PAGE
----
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Links 1 through 10 of 37 by David Bandurski tagged safety

A report in the China Business Herald details the appalling conditions of Qinhai Gelatin, a company at the center of the ongoing scandal over the use of recycled leather and bones with high levels of chromium in the manufacture of gelatin used for medicinal capsules and also sold as a food additive. Local sources tell the newspaper that bones from restaurant garbage were also a key raw material, and the stench of the factory drove many people in the area in recent years to sell their homes and relocate.

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China's official Xinhua News Agency reported yesterday that a section of a brand new high-speed railway in Hubei province collapsed after heavy rains. However, the company operating the rail line, the Huhan Hubei Rong Railway Company Limited (沪汉蓉铁路湖北有限公司), quickly denied that there had been a collapse, saying these were "routine improvements in the process of inspection." In an editorial in today's Beijing News, Han Han (韩涵) -- not to be confused with the race car driver and celebrity writer -- questioned the railway company's suggestion these were "routine improvements" and said national safety inspectors needed to move quickly to conduct a full and thorough inspection of the high-speed rail line connecting the cities of Wuhan and Yichang, which was due to open in May.

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According to China National Radio, an explosion today at a chemical factory in Shijiazhuang, the capital of Hebei province, has killed at least 12 people and injured more than 40. By clicking on the headline above readers can view video from the scene posted to QQ.com on the afternoon of February 28.

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The Legislative Affairs Office of China's State Council announced yesterday that it had received 2,818 comments by e-mail and 7,030 written letters from the public concerning a proposed new national ordinance on school bus safety (校车安全条例草案). The proposed legislation was announced late last year in response to a series of tragic accidents involving school buses across the country. According to coverage by The Beijing News today, one of the strongest comments in response to the proposed legislation was that more funds go to the building of schools rather than focus on the safety of buses themselves. More schools, said many Chinese, would mean schools were closer and long bus journeys unnecessary.

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On Tuesday, as Chinese web users chattered across social media about China's latest bus crash, which left at least 15 schoolchildren dead on Monday, the official Xinhua News Agency ran a live online chat in which State Administration of Work Safety spokesman Huang Yi (黄毅) explained draft rules on school bus safety released over the weekend. The draft rules were introduced following a public outcry over bus safety that followed a November crash in Gansu province, in which 21 people died, 19 of them schoolchildren.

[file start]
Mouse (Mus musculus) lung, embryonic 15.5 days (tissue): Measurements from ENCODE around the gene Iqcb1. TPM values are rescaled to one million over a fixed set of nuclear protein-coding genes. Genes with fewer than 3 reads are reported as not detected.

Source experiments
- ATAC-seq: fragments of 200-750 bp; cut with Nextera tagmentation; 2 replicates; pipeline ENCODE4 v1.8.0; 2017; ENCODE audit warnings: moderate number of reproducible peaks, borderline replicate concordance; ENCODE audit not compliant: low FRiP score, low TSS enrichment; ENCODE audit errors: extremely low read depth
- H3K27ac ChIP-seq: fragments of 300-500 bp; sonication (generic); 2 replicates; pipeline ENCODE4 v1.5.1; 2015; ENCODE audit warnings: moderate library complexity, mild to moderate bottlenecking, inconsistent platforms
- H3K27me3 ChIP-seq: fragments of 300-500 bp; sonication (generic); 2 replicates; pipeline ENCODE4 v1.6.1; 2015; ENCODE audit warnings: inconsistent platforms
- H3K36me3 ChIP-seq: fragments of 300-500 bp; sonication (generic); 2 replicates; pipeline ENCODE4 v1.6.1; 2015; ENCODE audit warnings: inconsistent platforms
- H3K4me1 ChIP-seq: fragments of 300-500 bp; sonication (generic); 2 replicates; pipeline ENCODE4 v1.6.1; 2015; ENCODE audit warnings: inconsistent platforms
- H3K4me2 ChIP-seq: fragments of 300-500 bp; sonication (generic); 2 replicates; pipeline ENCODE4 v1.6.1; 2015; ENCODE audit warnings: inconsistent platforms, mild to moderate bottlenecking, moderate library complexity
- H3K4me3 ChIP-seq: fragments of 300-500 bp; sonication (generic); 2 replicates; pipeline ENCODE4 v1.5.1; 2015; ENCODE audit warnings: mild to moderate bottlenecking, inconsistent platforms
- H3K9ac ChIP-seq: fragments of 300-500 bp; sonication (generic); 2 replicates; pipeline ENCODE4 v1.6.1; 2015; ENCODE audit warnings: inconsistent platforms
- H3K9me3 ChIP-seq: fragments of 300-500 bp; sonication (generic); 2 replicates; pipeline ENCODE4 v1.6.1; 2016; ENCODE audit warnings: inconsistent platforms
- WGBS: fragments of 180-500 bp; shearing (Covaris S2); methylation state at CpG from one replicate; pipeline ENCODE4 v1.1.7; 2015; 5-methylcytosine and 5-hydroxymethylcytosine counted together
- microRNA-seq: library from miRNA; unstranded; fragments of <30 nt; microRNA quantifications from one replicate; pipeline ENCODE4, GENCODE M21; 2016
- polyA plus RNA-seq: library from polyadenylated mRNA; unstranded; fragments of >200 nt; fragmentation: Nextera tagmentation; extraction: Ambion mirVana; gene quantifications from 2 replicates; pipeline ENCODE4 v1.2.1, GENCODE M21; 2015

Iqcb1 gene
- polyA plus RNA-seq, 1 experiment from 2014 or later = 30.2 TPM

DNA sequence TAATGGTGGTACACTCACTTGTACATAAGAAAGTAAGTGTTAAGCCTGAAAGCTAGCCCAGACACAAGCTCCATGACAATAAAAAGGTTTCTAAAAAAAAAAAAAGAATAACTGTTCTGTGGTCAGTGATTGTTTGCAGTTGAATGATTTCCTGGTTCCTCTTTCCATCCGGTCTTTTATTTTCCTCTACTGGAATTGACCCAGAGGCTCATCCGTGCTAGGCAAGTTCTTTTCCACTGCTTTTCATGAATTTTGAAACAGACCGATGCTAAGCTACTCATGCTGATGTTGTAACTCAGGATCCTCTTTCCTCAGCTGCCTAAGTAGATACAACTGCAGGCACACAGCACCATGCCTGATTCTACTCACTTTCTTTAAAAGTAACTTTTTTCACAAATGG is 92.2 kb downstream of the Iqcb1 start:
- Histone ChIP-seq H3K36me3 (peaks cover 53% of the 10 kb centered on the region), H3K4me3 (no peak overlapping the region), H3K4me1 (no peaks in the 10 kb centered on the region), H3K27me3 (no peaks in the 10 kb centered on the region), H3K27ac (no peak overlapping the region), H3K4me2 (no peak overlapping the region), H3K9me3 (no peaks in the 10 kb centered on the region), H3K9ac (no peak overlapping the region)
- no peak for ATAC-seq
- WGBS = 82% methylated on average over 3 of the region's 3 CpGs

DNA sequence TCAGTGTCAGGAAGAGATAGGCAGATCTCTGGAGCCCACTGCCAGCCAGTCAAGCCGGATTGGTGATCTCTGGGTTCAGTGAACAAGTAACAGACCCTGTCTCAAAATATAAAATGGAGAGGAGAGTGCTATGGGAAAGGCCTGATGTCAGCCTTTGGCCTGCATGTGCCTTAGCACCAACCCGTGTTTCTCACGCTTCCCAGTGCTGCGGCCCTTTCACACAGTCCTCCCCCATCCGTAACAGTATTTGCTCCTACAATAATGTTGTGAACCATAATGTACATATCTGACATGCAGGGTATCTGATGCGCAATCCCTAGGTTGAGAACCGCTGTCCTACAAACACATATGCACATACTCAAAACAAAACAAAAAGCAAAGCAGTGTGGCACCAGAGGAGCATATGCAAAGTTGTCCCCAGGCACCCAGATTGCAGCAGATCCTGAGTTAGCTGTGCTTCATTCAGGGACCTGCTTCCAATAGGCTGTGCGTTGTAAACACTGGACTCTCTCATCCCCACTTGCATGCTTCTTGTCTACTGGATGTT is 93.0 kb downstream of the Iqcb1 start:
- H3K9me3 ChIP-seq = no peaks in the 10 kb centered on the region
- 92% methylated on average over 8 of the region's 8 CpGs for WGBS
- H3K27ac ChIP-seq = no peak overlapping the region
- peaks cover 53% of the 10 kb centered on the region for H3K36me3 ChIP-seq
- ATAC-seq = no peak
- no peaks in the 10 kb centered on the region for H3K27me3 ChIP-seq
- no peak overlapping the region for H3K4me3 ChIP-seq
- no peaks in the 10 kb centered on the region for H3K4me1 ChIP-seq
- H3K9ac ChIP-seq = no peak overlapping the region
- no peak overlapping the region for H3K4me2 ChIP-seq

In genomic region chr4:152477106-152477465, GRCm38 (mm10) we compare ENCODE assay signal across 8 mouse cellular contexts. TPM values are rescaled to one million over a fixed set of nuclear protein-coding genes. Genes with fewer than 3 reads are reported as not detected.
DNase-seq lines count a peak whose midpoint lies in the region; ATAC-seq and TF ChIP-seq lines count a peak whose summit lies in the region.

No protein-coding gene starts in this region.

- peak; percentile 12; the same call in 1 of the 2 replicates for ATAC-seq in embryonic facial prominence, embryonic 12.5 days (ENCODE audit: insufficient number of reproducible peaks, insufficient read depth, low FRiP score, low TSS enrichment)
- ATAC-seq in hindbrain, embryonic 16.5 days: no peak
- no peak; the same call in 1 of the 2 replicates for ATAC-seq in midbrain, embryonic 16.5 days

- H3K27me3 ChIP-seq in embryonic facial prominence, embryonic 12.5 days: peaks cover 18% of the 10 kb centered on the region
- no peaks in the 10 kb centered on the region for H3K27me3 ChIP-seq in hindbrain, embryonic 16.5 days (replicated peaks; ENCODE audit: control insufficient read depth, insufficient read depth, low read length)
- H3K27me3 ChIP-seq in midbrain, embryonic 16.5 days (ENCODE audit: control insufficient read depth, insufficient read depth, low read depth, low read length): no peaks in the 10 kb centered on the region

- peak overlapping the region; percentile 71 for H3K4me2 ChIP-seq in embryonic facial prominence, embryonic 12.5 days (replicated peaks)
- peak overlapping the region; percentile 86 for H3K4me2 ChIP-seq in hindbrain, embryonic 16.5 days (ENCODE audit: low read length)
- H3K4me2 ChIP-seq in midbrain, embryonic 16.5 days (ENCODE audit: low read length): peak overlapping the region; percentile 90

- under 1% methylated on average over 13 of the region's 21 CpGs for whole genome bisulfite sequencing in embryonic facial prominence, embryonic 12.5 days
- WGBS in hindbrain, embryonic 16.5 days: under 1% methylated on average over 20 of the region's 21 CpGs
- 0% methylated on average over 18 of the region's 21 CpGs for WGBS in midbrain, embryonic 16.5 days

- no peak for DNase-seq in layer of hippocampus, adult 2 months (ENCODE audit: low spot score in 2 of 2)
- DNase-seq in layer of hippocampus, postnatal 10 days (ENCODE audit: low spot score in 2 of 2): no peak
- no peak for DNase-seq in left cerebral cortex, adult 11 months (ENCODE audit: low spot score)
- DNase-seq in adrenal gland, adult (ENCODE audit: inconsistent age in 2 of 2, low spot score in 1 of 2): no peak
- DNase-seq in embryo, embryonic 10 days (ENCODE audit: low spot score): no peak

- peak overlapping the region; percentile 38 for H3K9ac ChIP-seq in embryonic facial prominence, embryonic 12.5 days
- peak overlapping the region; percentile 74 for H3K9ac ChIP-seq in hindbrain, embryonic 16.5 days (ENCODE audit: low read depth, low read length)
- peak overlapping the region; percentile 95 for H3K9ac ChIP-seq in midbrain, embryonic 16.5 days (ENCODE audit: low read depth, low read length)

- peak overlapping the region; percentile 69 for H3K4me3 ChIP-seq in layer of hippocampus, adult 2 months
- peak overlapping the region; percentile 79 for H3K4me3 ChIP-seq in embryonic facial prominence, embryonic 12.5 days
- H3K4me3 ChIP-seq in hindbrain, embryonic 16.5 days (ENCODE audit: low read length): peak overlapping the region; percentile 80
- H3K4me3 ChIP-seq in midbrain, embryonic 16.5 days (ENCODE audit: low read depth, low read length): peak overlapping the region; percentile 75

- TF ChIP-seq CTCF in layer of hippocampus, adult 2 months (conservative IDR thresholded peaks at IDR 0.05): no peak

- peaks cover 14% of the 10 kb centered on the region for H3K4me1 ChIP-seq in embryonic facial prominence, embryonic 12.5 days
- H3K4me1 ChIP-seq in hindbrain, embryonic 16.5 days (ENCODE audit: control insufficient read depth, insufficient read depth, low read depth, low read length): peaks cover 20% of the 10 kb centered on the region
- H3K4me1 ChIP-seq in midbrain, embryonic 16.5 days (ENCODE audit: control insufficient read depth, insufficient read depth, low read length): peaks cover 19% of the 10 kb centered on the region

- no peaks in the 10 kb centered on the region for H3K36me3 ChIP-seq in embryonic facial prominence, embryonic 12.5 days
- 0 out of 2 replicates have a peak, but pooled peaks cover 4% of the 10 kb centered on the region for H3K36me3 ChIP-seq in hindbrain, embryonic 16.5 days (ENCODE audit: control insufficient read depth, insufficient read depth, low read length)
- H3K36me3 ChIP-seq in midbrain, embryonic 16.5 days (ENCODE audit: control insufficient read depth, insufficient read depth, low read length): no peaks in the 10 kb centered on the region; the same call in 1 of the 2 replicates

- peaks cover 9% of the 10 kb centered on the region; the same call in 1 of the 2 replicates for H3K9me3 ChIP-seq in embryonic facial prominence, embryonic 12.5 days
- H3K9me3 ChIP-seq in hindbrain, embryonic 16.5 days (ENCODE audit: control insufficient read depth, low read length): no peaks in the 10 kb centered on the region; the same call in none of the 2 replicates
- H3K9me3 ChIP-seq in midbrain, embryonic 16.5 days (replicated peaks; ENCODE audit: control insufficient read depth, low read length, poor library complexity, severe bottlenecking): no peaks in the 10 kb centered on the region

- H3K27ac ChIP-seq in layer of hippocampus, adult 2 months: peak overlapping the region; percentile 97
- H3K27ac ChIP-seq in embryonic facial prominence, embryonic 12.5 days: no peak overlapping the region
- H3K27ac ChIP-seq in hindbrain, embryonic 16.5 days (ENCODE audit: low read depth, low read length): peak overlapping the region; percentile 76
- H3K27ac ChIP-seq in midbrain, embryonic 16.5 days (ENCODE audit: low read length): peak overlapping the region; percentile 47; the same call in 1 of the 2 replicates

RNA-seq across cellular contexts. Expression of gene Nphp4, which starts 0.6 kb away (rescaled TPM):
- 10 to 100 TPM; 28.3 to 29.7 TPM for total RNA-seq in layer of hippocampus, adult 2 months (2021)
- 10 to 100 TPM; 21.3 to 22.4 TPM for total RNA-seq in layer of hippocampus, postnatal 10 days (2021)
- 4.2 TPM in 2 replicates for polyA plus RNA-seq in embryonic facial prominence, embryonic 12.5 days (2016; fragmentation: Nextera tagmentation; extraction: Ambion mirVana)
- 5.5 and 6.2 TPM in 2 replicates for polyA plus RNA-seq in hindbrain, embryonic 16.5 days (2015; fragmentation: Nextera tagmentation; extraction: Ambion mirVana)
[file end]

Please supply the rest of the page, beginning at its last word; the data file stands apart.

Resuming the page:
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China's Ministry of Health responded in state media today to public concerns that new quality standards for the milk industry in China had been influenced by major milk producers in the country, as some experts have publicly alleged in recent days. The MOH said the new standards had been drafted by 70 experts, including 24 from various universities and government quality control agencies, and 9 representatives from milk companies (Abbot, Mead-Johnson, Danone, Sanyuan, Mengniu, Yili and Guangming). The other 37 "experts" were not specified.

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Chinese media report today that two-year-old Xiao Yueyue, who was struck twice by vehicles on a street in Foshan on October 13, and callously ignored by passersby until one woman finally stopped to assist her, died in hospital early this morning. Xiao Yueyue's case has shocked China, sparking a debate over ethics, morality and social responsibility in Chinese society.

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In a follow-up report today on the case of Xiao Yueyue (小悦悦), a two year-old girl in Foshan, Guangdong province, who was struck twice by passing vehicles and left bleeding in the middle of the road as at least 18 passersby ignored her, Guangzhou Daily reports that Yueyue is stabilized but remains in critical condition in a Guangzhou hospital. QQ.com has set up a special feature page on the case, which is drawing broad national attention: http://news.qq.com/zt2011/fsnt/index.htm
The China Media Project has a round-up of the case here:
http://cmp.hku.hk/2011/10/18/16469/

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According to a report by the official China National Radio, an explosion occurred Thursday morning at a chemical factory in Inner Mongolia, killing at least one person and injuring six people. The report says one person is still listed as "missing." The explosion occurred in Wuhai (乌海市), a prefectural-level city in Inner Mongolia.

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Jian Guangzhou (简光洲), the reporter for Shanghai's Oriental Morning Post who stepped onto the national stage in 2008 by breaking the Sanlu poisoned milk scandal, reports today that compensation for the 7-23 train crash victims has been increased to 915,000 yuan. This is almost double the previously reported figure of 500,000 yuan. Click on the headline above for a photo filed from the scene in Wenzhou. 

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